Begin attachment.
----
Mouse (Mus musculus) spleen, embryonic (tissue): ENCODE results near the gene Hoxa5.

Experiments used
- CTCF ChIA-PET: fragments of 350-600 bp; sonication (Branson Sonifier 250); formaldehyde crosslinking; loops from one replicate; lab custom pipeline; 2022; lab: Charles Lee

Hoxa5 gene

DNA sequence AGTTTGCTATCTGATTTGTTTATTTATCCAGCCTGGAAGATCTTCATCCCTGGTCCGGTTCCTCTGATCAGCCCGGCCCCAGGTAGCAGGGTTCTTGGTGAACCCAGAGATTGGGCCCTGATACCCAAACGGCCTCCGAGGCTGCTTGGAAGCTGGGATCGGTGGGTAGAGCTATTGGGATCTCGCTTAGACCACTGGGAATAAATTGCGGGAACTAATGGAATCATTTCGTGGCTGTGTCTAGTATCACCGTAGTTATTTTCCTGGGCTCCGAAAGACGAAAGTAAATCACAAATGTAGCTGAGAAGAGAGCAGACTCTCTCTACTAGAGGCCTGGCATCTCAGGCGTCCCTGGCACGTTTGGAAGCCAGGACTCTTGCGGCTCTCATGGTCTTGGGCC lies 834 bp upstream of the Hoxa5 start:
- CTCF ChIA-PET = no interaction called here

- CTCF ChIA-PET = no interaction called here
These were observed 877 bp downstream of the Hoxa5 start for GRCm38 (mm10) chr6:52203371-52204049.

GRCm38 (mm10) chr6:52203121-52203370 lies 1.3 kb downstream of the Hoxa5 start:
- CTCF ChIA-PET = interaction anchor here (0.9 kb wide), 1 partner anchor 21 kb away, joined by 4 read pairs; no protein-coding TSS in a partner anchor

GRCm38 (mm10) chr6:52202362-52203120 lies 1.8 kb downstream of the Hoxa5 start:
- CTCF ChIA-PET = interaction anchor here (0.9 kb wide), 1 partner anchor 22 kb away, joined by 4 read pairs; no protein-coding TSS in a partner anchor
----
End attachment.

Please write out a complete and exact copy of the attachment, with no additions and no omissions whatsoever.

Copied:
Mouse (Mus musculus) spleen, embryonic (tissue): ENCODE results near the gene Hoxa5.

Experiments used
- CTCF ChIA-PET: fragments of 350-600 bp; sonication (Branson Sonifier 250); formaldehyde crosslinking; loops from one replicate; lab custom pipeline; 2022; lab: Charles Lee

Hoxa5 gene

DNA sequence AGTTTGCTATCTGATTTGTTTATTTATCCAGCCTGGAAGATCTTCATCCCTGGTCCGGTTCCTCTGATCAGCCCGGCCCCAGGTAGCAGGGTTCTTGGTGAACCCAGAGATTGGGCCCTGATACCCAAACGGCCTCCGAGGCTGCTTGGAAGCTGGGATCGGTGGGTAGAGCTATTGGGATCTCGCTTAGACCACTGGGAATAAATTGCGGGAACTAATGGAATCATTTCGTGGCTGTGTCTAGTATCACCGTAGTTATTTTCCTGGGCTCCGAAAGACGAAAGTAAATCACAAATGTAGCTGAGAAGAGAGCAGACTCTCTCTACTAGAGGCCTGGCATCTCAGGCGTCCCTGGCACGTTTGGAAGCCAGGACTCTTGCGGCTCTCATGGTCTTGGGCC lies 834 bp upstream of the Hoxa5 start:
- CTCF ChIA-PET = no interaction called here

- CTCF ChIA-PET = no interaction called here
These were observed 877 bp downstream of the Hoxa5 start for GRCm38 (mm10) chr6:52203371-52204049.

GRCm38 (mm10) chr6:52203121-52203370 lies 1.3 kb downstream of the Hoxa5 start:
- CTCF ChIA-PET = interaction anchor here (0.9 kb wide), 1 partner anchor 21 kb away, joined by 4 read pairs; no protein-coding TSS in a partner anchor

GRCm38 (mm10) chr6:52202362-52203120 lies 1.8 kb downstream of the Hoxa5 start:
- CTCF ChIA-PET = interaction anchor here (0.9 kb wide), 1 partner anchor 22 kb away, joined by 4 read pairs; no protein-coding TSS in a partner anchor